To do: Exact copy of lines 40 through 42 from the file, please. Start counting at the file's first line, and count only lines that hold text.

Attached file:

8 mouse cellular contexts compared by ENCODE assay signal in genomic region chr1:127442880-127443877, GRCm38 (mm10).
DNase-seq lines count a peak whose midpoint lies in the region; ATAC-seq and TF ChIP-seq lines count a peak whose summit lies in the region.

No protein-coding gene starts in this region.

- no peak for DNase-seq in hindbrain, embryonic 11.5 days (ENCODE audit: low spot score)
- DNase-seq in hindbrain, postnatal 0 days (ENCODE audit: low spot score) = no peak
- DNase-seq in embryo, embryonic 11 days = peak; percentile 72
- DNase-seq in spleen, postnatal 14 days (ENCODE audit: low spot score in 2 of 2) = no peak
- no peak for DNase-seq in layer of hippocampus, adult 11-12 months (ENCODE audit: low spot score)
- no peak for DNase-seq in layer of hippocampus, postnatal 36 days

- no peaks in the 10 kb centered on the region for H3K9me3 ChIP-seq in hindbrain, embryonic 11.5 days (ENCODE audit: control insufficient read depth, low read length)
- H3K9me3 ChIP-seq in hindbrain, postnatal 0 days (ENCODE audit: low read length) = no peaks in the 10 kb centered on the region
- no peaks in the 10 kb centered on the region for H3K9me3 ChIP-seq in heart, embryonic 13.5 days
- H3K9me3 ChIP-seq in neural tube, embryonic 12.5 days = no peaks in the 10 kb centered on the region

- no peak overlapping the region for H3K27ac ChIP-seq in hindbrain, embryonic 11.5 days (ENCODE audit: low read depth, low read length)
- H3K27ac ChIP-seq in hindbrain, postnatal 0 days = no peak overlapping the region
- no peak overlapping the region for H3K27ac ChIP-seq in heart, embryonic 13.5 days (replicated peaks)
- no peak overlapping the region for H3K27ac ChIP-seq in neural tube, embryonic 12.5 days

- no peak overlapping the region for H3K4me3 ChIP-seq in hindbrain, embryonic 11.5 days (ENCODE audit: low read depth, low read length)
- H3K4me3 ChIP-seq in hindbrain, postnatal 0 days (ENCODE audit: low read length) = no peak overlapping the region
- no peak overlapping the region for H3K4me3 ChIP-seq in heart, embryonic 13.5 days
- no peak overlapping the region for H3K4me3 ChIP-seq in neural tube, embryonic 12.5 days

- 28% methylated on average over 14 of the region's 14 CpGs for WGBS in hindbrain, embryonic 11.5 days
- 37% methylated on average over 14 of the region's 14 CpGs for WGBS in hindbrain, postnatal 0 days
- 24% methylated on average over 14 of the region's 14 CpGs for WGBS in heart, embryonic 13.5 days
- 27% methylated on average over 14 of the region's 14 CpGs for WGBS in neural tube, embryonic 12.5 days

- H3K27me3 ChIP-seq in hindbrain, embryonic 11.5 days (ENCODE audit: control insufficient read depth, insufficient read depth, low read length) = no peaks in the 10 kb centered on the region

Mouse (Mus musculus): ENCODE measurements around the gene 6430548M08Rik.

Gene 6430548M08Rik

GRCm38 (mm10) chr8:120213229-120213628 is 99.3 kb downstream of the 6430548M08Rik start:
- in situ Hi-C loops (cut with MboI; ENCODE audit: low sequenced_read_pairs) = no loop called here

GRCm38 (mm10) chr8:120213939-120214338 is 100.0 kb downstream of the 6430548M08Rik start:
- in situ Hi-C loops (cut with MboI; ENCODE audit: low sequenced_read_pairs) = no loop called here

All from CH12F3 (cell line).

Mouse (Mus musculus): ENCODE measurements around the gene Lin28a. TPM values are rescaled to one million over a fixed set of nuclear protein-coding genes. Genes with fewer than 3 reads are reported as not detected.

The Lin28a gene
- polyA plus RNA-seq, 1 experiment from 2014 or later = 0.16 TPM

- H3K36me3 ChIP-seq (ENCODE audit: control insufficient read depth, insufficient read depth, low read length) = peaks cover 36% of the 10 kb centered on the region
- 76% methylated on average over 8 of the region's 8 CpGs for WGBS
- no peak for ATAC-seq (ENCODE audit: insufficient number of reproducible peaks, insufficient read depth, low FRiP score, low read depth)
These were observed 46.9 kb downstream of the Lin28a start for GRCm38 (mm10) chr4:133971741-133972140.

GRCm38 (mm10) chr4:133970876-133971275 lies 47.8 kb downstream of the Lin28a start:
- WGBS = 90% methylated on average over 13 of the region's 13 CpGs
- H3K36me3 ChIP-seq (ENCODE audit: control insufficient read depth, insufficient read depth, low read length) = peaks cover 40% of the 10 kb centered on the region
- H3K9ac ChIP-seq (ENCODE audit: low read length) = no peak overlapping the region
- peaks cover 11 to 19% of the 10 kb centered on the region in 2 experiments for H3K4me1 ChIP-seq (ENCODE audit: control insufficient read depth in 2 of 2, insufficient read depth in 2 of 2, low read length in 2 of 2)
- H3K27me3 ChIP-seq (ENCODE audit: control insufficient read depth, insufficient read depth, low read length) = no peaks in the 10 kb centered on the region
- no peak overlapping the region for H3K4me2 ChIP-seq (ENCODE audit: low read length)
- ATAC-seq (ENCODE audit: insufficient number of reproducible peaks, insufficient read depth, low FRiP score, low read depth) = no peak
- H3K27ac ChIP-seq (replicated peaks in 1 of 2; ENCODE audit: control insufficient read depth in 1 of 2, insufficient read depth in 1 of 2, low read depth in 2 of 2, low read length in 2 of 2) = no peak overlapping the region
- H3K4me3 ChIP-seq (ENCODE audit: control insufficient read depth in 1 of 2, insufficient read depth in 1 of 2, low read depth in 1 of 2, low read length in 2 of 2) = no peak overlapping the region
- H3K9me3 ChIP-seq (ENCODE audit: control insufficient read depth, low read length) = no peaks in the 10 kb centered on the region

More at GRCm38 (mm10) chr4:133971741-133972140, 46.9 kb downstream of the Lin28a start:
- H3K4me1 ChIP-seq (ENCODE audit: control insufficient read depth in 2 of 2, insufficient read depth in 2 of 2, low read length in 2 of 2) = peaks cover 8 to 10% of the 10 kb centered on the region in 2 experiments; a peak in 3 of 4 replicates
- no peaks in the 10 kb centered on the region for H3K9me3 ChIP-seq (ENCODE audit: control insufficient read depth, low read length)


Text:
These were observed 46.9 kb downstream of the Lin28a start for GRCm38 (mm10) chr4:133971741-133972140.

GRCm38 (mm10) chr4:133970876-133971275 lies 47.8 kb downstream of the Lin28a start:
- WGBS = 90% methylated on average over 13 of the region's 13 CpGs